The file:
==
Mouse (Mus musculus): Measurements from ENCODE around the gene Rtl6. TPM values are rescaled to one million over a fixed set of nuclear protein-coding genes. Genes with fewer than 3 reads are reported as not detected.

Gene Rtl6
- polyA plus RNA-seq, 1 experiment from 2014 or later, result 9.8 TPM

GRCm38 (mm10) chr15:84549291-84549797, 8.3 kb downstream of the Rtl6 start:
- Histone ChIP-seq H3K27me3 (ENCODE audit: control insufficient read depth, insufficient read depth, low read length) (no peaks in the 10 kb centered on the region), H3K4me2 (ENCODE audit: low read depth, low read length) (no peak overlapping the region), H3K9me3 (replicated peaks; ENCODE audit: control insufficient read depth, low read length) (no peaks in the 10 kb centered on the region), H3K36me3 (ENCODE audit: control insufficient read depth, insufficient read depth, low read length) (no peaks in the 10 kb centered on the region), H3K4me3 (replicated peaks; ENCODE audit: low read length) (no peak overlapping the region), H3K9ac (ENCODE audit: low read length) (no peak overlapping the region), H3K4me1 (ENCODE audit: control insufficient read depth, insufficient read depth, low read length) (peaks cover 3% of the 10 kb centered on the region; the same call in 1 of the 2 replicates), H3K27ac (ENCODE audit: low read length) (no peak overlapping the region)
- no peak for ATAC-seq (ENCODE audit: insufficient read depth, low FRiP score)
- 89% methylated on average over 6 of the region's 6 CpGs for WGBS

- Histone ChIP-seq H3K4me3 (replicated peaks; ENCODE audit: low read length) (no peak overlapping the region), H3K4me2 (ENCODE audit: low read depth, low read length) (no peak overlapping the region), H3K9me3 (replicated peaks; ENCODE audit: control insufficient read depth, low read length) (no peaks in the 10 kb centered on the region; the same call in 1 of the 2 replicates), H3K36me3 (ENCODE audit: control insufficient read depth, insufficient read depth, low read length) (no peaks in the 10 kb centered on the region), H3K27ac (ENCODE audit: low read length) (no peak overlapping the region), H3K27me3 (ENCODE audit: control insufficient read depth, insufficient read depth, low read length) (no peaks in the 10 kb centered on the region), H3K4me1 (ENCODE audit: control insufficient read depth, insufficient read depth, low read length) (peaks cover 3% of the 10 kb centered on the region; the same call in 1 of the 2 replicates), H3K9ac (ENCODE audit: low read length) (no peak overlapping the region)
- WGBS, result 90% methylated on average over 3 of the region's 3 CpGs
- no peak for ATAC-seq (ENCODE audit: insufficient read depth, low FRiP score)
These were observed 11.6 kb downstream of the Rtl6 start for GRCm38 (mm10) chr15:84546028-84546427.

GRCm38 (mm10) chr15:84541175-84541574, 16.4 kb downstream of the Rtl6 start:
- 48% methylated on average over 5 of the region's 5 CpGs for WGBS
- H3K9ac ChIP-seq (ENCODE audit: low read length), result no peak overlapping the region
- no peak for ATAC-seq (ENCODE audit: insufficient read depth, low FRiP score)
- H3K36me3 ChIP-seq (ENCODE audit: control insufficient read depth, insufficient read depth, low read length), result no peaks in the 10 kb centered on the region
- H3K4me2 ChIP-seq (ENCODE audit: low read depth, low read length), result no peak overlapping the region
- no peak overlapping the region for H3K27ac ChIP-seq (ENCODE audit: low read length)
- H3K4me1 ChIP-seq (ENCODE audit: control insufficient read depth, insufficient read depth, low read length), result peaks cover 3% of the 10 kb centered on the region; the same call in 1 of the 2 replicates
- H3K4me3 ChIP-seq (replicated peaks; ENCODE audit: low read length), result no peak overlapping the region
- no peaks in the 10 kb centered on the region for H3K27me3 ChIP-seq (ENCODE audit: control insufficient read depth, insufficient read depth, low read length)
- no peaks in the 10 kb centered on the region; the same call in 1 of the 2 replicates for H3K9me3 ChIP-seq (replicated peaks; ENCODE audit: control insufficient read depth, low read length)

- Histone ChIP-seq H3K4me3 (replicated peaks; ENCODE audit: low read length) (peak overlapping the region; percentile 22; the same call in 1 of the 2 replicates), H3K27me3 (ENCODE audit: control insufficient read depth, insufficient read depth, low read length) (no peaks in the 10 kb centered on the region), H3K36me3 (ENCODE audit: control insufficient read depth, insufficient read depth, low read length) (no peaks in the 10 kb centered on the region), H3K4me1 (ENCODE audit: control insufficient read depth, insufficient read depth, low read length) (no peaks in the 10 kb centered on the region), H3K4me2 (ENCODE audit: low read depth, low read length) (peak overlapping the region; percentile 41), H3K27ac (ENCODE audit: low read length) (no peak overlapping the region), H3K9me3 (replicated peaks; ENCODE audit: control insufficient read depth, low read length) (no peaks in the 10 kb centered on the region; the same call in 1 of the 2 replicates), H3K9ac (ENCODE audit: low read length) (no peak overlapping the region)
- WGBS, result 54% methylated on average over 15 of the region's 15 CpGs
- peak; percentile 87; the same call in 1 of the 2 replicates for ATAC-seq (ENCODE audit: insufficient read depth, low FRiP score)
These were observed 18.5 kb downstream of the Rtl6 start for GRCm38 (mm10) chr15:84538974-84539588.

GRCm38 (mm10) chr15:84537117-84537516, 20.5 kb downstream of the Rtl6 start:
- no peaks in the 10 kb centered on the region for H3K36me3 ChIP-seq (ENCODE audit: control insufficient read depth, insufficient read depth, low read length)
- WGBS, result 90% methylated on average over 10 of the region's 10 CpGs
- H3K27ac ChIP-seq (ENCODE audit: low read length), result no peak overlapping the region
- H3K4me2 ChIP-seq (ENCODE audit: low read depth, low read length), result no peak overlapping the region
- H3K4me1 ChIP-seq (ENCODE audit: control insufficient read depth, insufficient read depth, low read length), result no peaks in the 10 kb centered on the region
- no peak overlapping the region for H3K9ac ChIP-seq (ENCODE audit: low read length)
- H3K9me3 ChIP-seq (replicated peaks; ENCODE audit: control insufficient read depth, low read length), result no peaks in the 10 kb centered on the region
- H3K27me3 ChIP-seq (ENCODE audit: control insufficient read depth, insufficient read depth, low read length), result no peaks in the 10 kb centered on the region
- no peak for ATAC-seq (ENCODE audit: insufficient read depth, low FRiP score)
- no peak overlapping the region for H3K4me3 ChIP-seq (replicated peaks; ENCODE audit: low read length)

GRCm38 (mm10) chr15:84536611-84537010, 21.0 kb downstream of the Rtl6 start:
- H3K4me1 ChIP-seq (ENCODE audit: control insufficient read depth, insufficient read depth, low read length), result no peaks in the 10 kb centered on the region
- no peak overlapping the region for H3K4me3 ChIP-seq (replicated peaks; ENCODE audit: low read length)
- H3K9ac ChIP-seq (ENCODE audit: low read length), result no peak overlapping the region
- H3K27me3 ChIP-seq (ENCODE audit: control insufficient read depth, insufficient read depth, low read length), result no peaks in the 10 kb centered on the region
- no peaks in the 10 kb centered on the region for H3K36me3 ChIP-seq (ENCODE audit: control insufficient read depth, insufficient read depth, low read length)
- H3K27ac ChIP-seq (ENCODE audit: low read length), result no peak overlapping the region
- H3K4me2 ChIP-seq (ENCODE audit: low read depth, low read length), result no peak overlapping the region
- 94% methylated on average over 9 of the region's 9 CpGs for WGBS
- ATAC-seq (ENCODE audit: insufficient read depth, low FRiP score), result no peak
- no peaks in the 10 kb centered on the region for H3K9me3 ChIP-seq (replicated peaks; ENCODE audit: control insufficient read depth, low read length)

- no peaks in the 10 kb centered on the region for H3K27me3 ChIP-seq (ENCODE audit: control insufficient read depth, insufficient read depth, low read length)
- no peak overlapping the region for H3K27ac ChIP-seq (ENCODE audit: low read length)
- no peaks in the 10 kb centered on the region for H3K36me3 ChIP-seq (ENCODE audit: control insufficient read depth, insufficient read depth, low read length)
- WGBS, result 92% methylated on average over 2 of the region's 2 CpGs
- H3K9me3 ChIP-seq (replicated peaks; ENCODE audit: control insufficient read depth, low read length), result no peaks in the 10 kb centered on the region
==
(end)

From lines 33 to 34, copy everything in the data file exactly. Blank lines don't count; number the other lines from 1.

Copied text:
- no peak overlapping the region for H3K9ac ChIP-seq (ENCODE audit: low read length)
- H3K9me3 ChIP-seq (replicated peaks; ENCODE audit: control insufficient read depth, low read length), result no peaks in the 10 kb centered on the region